Tue, 26 Jan 1999 08:56:18 -0500
Forwarded from HECNews.
Monday, January 25, 1999
Women Feeling More Stress in College
School: Freshmen say they are 'overwhelmed,' worry more than male
counterparts, according to nationwide survey. Growing gender gap is linked
in part to lifestyle differences.
By KENNETH R. WEISS, Times Education Writer
Women have closed the gender gap in college enrollment, but another gap has
widened: College women are working harder and feeling more stress while
their male counterparts are having a good time.
In a nationwide survey of college freshmen to be released today, women are
five times as likely to be anxious as men, reporting they frequently felt
"overwhelmed by all I have to do."
These young women are smoking more than men. More of them say they
frequently felt depressed in the last year, more are worried about paying
for college and feel insecure about their physical and emotional health.
Gender differences in lifestyle seem to contribute to the growing stress
gap. During the last year, teenage men spent considerably more time
exercising, partying, watching TV and playing video games, while women were
juggling more household and child care chores, studying more and doing more
"Men are spending more time doing things that inherently can be more fun,"
said Linda J. Sax, director of the 33rd annual survey, conducted by UCLA's
Higher Education Research Institute.
"Meanwhile, these young women are taking on more and more responsibilities
and feel stressed by all they have to do."
Survey founder Alexander W. Astin calls the stress gap, which began widening in
the mid-1980s, "one of the ironies of the women's movement."
"It's an inevitable consequence of women adding more commitments and
responsibilities on top of all the other things they have to cope with," he
Astin, who has tracked shifting student attitudes for 35 years, notes that
college students are experiencing an early version of the stress that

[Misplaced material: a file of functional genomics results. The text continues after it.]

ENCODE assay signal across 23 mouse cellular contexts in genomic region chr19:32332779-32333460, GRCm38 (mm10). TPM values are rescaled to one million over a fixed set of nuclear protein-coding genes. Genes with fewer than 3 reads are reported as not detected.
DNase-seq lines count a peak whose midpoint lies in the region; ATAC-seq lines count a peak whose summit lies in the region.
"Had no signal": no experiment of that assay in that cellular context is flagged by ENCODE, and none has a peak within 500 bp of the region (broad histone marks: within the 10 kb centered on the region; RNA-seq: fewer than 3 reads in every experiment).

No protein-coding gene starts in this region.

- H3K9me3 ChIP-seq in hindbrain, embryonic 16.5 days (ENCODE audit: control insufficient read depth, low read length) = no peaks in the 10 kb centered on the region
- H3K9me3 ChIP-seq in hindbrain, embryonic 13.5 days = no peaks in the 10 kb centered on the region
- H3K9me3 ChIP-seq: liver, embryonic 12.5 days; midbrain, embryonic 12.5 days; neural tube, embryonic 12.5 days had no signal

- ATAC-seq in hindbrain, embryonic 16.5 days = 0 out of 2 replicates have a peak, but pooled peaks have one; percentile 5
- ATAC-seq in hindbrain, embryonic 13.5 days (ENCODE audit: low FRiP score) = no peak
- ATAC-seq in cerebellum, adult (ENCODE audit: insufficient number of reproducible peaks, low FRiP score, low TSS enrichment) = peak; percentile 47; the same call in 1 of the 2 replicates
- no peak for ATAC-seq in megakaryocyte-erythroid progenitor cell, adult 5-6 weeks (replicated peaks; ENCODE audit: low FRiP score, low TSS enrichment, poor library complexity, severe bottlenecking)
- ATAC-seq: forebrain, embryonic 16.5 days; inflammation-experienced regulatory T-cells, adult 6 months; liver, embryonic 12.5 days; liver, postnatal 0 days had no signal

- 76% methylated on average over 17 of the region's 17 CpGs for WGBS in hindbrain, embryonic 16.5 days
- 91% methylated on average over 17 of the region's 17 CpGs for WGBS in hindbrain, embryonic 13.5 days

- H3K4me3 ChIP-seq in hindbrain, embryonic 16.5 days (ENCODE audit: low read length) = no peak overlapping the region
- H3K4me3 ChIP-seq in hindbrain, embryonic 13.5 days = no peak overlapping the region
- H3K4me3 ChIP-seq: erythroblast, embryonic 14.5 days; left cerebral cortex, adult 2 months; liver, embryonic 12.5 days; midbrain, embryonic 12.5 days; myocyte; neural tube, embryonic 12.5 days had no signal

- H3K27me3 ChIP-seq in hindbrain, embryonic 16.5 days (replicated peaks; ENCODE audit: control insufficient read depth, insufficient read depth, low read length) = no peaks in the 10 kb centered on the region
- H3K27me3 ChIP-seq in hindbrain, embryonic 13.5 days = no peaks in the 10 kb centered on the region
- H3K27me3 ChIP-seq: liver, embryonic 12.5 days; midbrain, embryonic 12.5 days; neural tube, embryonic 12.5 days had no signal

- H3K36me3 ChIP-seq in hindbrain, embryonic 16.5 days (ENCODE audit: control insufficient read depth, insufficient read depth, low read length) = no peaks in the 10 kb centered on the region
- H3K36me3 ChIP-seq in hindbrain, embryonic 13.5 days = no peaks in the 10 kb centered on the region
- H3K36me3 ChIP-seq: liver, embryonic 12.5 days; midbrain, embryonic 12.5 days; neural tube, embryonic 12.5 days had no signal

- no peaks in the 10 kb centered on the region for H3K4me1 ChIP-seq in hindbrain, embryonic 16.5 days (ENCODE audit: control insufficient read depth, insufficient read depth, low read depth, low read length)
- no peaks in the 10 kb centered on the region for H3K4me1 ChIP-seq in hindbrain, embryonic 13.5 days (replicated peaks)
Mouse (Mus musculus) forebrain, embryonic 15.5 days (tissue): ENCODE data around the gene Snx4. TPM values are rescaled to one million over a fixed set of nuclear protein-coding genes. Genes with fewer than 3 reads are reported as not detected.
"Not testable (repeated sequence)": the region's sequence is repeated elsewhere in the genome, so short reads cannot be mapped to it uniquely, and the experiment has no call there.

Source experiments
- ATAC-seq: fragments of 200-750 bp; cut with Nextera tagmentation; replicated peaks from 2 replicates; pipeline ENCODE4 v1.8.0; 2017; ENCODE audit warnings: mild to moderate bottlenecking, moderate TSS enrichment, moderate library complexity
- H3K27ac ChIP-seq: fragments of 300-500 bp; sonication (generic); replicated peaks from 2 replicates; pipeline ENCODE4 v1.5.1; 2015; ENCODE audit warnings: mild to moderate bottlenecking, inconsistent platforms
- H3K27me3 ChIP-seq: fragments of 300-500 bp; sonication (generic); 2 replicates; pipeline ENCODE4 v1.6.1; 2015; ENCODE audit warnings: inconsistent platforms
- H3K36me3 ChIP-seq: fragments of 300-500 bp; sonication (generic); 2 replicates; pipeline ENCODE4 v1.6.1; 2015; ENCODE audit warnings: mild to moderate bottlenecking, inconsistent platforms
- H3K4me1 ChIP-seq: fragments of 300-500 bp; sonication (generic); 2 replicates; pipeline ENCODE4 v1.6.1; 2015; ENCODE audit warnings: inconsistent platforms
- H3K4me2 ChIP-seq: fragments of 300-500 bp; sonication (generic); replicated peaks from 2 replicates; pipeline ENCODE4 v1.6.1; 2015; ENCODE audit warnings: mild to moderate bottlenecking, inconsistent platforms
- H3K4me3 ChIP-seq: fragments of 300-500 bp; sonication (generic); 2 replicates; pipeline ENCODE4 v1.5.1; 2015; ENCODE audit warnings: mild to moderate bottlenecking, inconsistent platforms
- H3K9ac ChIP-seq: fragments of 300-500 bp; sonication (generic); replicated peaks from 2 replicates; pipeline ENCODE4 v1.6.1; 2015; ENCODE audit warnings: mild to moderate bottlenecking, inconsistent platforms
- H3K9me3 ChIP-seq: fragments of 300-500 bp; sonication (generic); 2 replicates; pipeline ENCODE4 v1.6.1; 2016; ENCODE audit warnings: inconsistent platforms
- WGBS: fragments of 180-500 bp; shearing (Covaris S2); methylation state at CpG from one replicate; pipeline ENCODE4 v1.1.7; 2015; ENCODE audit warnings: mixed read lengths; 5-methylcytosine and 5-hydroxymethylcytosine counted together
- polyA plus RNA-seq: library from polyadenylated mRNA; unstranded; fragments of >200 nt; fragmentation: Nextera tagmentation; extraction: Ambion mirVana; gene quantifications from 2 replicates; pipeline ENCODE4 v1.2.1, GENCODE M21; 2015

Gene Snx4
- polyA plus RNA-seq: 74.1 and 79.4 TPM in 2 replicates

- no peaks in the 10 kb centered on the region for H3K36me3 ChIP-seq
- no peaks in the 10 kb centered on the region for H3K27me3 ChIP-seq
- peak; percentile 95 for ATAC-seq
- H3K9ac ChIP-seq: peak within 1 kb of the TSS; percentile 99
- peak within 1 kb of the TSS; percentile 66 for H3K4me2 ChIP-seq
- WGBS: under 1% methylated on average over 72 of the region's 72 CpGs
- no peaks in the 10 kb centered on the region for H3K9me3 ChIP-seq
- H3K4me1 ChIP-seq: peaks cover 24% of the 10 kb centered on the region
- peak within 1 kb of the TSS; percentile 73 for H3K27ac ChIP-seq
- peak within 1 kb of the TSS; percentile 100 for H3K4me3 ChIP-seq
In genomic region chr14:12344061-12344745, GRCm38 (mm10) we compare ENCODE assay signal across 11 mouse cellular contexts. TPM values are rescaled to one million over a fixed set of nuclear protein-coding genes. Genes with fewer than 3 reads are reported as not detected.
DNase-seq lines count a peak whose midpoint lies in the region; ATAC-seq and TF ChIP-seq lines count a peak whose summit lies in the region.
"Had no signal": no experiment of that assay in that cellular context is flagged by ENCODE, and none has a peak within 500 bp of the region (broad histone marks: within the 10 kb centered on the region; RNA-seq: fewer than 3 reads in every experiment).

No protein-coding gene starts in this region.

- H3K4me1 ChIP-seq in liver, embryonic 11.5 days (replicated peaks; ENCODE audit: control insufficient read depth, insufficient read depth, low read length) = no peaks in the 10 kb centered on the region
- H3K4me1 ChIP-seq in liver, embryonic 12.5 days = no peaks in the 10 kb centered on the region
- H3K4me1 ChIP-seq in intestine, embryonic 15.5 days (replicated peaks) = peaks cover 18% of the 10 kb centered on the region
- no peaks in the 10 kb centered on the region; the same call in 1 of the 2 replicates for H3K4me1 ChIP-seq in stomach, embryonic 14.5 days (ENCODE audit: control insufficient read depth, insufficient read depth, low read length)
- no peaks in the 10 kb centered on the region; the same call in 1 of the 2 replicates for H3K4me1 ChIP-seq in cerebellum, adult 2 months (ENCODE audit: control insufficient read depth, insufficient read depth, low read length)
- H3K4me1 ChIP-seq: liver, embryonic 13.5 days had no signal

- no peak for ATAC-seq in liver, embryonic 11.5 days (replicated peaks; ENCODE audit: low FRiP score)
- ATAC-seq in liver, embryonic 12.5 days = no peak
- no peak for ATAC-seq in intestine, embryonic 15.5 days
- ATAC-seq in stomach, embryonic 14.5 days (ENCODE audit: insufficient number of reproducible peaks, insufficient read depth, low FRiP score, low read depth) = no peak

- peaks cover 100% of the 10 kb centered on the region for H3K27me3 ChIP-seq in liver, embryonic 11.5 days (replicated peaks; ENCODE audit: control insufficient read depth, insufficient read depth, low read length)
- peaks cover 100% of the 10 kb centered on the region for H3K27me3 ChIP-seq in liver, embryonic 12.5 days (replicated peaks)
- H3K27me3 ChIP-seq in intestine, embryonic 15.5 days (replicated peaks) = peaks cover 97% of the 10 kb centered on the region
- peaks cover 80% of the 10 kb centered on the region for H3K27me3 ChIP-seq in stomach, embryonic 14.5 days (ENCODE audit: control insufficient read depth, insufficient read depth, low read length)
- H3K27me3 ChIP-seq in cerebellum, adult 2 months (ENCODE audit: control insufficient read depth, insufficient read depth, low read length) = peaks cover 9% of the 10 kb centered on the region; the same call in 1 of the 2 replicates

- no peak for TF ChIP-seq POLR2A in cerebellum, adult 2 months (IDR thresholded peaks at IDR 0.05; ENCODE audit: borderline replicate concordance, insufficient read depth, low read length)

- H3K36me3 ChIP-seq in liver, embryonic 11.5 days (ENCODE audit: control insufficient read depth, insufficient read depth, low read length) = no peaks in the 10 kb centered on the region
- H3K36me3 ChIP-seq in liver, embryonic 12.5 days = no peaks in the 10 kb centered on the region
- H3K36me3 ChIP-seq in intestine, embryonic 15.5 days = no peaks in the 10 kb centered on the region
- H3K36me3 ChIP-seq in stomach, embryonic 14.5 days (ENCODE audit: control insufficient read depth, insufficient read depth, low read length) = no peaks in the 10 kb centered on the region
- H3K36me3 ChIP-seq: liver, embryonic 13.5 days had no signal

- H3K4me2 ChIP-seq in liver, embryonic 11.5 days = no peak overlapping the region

"super-moms" feel later in life--pursuing a career, maintaining a household
and raising kids.
Pretty soon, he predicted, life insurance tables will start changing, too.
Now, women live on average several years longer than men, a fact that some
experts have attributed to lower stress levels among women.
If all that isn't enough, here's another producer of anxiety, at least for
those women interested in the dating scene: Women make up nearly 56% of
college enrollment and the female majority is expected to grow over the next
A group of freshmen at UCLA said the survey results seemed pretty much on
target. Some of the women said they often feel overwhelmed: They "stressed"
about getting into UCLA. Then they felt stressed about whether attending
UCLA was their best option. Now, they're worried about making new
friends--and even which classes to take.
To hear Jessica Wolf tell it, time is already running short at age 18. With
one term behind her, she needs to hurry up and declare an academic major.
"There is more pressure to succeed and be more than a mother and homemaker," she
said. "By the time I finally get to a point in my career where I'm a success,
I'll have to stop work to start a family. So I need to know what I'm doing now."
The annual American Freshman Survey, the nation's oldest and most
comprehensive assessment of student behavior and attitudes, canvassed
383,815 of the 1.6 million first-year students at colleges and universities